corrupted when they were moved over to it, all fixed now. The Java
code to send the data from the servlet does indeed work on Windows and
UNIX the same, just as I'd expected :)
 
A

Arne Vajhøj

Lord said:
Never mind, the files on the test system had been systematically
corrupted when they were moved over to it, all fixed now. The Java
code to send the data from the servlet does indeed work on Windows and
UNIX the same, just as I'd expected :)

:)

Arne
 
A

Arne Vajhøj

Lord said:
int data=fileInStream.read();
while(data!=-1)
{
stream.write(data);
data=fileInStream.read();

Your problem is already solved, but:

byte[] data = new byte[51200];
int n;
while((n = fileInStream.read(b)) >= 0) {
stream.write(b, 0, n);
}

may be a little bit more efficient.

Arne
 
L

Lord Zoltar

Lord said:
                           int data=fileInStream.read();
                           while(data!=-1)
                           {
                                   stream.write(data);
                                   data=fileInStream.read();

Your problem is already solved, but:

byte[] data = new byte[51200];
int n;
while((n = fileInStream.read(b)) >= 0) {
     stream.write(b, 0, n);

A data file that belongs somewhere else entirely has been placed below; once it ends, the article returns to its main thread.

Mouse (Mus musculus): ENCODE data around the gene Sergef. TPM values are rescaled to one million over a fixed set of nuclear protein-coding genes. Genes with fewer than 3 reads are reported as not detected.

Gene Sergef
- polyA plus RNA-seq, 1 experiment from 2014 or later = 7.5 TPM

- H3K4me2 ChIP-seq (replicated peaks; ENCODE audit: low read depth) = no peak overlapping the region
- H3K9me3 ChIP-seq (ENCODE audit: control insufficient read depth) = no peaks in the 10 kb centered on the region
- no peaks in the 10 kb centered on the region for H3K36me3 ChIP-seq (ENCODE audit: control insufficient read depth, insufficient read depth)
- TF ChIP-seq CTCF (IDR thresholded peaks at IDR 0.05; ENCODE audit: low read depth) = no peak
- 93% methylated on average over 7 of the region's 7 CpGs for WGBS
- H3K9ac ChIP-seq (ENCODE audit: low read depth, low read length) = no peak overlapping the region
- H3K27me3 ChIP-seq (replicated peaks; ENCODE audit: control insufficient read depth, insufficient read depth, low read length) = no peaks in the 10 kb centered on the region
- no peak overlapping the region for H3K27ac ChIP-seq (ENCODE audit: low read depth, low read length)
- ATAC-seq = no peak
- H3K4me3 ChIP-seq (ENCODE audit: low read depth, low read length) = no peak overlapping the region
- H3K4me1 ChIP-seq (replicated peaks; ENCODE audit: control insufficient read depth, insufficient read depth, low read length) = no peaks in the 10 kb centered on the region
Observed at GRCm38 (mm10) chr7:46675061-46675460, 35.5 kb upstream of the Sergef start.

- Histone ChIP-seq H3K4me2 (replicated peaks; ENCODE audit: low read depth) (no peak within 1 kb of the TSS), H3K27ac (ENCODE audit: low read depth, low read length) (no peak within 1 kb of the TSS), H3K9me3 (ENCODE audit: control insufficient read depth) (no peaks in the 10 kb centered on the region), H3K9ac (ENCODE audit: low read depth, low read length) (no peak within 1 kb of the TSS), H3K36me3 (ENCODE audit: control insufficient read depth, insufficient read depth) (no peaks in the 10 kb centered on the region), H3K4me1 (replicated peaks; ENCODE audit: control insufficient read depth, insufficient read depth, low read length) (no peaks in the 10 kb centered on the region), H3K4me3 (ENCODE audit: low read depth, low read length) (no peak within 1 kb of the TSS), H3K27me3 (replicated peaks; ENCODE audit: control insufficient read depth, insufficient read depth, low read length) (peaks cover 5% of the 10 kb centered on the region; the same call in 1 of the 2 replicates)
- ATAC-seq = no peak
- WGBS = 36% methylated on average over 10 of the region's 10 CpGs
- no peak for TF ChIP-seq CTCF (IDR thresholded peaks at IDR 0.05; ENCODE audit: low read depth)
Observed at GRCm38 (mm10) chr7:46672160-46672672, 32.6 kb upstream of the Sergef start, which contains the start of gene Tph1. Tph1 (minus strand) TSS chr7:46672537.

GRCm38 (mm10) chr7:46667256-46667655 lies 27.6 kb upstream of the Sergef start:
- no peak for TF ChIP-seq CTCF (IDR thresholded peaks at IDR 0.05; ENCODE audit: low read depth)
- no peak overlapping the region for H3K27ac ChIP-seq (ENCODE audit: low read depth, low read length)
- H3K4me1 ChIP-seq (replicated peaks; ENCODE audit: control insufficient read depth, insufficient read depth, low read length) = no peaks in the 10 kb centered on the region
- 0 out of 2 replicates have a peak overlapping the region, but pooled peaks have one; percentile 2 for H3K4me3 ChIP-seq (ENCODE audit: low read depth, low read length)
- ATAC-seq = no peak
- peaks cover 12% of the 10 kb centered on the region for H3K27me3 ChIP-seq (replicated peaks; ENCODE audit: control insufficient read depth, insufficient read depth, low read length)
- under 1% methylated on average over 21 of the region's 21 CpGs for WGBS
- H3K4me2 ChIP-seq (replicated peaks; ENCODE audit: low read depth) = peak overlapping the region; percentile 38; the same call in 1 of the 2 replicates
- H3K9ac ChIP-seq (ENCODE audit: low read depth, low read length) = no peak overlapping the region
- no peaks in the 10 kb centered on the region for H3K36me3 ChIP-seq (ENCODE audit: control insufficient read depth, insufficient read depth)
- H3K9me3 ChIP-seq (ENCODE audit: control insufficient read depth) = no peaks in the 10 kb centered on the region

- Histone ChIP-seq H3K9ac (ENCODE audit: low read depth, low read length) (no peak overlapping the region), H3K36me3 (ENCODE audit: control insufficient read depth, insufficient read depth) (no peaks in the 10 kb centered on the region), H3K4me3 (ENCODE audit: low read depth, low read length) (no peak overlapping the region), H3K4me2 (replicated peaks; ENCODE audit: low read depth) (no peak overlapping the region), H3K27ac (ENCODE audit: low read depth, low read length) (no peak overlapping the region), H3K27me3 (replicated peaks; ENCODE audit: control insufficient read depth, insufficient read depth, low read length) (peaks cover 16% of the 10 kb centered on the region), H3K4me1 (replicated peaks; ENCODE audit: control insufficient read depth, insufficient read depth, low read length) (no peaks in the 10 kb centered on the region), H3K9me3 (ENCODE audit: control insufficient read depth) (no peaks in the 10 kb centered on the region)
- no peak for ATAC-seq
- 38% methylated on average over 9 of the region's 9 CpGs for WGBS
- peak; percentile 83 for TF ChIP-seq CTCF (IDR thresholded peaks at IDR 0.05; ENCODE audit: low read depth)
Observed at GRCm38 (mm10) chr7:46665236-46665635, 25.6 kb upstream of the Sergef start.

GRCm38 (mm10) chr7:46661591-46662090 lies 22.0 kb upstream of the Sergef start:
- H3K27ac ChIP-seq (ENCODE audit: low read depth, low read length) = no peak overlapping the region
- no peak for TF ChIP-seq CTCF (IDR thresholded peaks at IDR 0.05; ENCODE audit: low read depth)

}

may be a little bit more efficient.

Arne

Hmm good point. I may give this a try. Thanks!
 
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R

Roedy Green

rying
to get a PDF file causes Acrobat to return an error of "The root
object is missing or invalid".

A few things to check:

use http://mindprod.com/applet/mimecheck.html
to make sure your server is sending the right mimetypes.

make sure your FTP upload is treating PDF as binary.

IF you are downloading PDFs and leaving them on local client disk,
make sure they are the right length and compute a checksum. Make sure
it matches. See http://mindprod.com/jgloss/checksum.html

--
Roedy Green Canadian Mind Products
http://mindprod.com

"Out of 135 criminals, including robbers and rapists, 118 admitted that when they were children they burned, hanged and stabbed domestic animals."
~ Ogonyok Magazine 1979.